The Best Wine Pairings for a Dinner Date
You've planned the perfect dinner, whether at home or at a restaurant, to impress your date. Part of the plan is knowing what wine goes with the meal. Each type of food interacts differently with each type of wine - choose a good match, and the flavors of both the wine and the meal are enhanced - but choose a bad one and your date might be thinking that something tastes a little off. If you're serving a savory meat dish or a light seafood meal, the right kind of wine helps make the meal perfect.
But luckily, it's not rocket science. Commit a few basic food and wine pairings to memory and you'll be well-equipped to make sure that this dinner date - and all the dates that follow, of course - will impress.
Here are some wine pairings for meals you and your date are likely to enjoy. When you pop open a bottle with your Oster® Metallic Red Electric Wine Opener, you'll be ready to wow your date.
Prime Rib and Cabernet Sauvignon
A juicy cut of steak pairs perfectly with a rich red wine like Cabernet Sauvignon - try a Bordeaux blend specifically. The oaky and slightly acidic flavor of the wine stands up to the rustic taste of the beef. A white wine with prime rib wouldn't be able to stand on its own legs. And if your date orders another cut of beef, remember: Red meat equals red wine.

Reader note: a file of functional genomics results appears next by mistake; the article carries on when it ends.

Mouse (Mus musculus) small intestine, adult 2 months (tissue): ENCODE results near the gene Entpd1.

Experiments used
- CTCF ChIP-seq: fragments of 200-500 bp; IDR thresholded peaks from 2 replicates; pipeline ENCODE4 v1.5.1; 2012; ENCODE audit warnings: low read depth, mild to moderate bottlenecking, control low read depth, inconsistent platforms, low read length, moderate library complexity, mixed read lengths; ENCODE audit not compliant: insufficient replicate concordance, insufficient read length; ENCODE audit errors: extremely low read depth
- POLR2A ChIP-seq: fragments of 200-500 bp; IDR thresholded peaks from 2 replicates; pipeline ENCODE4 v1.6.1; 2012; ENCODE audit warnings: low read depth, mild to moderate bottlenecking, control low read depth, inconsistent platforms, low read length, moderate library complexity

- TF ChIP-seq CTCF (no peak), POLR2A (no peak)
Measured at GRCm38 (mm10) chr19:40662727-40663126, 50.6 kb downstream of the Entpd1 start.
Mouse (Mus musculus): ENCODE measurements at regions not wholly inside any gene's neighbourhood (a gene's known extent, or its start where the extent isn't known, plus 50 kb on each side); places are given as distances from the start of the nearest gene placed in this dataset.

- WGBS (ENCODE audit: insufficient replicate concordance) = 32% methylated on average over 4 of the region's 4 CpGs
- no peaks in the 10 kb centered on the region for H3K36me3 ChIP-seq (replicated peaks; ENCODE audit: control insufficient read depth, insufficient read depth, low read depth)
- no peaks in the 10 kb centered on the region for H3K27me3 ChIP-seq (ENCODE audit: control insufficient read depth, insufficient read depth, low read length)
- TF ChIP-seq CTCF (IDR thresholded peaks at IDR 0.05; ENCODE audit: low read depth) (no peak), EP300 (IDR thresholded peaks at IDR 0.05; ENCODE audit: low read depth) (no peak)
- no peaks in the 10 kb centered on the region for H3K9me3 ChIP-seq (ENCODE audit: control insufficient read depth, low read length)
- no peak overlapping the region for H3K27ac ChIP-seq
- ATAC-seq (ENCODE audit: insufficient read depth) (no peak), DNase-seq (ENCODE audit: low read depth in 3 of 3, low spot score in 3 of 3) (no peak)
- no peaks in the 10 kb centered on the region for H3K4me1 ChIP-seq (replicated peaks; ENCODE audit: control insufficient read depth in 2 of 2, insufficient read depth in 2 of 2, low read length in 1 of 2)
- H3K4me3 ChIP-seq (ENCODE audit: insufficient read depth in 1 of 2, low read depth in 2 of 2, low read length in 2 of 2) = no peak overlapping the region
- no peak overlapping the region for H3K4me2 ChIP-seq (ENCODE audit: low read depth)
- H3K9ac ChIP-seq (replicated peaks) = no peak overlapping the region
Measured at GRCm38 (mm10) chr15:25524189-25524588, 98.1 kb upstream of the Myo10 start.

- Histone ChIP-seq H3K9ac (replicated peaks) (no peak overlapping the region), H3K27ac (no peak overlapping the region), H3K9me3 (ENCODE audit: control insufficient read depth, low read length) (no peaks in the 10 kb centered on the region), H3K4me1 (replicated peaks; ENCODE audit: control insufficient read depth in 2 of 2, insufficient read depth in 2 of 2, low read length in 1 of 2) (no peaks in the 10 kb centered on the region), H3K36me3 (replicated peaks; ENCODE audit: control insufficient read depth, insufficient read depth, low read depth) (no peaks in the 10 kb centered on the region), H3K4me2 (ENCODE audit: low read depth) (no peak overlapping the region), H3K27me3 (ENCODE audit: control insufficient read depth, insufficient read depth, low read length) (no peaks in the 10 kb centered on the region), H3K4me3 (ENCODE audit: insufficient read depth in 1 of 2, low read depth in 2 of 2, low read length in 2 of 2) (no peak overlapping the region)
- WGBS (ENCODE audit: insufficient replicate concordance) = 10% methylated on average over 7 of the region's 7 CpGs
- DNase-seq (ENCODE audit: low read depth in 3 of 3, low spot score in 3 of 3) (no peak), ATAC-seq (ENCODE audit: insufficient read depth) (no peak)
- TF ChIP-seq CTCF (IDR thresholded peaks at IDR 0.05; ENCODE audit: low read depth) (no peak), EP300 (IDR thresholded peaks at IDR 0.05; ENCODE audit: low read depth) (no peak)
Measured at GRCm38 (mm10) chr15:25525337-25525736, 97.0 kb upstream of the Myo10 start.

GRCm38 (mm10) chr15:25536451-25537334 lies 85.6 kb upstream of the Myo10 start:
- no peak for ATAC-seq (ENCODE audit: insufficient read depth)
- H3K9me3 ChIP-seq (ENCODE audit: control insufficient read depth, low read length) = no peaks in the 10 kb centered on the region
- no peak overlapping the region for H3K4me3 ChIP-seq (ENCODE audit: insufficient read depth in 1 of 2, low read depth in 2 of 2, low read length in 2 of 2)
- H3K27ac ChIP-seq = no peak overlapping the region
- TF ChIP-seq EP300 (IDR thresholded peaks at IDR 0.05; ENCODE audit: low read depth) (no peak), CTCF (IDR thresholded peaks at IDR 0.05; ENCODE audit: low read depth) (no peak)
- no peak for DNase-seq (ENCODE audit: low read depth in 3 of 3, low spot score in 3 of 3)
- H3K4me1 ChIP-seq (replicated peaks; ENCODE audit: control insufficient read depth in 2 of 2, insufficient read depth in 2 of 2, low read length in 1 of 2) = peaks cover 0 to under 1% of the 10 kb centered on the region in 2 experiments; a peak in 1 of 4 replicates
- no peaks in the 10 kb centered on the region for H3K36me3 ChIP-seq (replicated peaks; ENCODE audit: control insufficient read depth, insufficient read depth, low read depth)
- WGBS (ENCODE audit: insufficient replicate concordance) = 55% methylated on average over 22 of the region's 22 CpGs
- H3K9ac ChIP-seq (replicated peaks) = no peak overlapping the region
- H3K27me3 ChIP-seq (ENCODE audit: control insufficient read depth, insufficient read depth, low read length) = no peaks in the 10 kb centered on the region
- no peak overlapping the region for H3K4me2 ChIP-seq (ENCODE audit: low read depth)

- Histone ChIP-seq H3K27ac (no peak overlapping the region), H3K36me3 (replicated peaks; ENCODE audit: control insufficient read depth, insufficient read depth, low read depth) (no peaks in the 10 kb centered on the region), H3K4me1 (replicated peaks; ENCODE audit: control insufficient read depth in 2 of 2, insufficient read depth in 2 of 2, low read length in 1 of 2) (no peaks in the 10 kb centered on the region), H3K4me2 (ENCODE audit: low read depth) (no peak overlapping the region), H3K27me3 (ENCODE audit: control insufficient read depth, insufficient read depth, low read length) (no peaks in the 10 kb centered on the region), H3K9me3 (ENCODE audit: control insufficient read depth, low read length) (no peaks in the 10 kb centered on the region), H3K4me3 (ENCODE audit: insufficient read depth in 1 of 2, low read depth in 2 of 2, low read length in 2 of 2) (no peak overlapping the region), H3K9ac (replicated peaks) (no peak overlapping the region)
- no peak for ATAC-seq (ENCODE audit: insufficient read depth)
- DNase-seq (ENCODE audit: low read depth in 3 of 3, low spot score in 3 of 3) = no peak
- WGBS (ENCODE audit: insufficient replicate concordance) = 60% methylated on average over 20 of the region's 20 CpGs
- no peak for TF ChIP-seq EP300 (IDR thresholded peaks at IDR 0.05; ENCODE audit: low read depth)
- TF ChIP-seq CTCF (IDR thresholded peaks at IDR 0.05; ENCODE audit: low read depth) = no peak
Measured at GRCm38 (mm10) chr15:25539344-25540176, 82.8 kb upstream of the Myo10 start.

Oysters and Muscadet
Freshly shucked oysters over ice is an appetizer that signals sophistication and romance, so don't trip up your suaveness with a poor wine pairing. For these treasures of the sea, you can't go wrong with Muscadet, a variety of white wine. The grapes that make Muscadet are grown in French vineyards near the ocean, and wine experts will tell you that their seaside home infuses them with a touch of marine saltiness. Combine this quality with a light and refreshing taste, and you have yourself a food and wine match made in heaven.
Shrimp Scampi and Pinot Grigio
Pasta is the food of the soul, a dish passionately perfected over centuries. Don't be the person to break this chain of triumph by giving pasta a bad name with an unfortunate wine pairing. Seafood and light or creamy sauce pasta dishes typically pair well with a white wine, and for the slightly sweet flavors of shrimp scampi, reach for Pinot Grigio. The white wine is just zesty and crisp enough to be the perfect companion to the buttery and lemony flavors of the dish.
Duck Confit and Pinot Noir
This traditional French dish uses every part of the duck to create a mouthwatering meal, so don't disrespect its history with a mismatched wine. Now's not the time to reinvent the wheel, so follow the experts' advice and opt for Pinot Noir. Duck confit's selling point is its fantastically fatty flavor, and the bold and acidic qualities of the red wine provides perfect balance to this richness.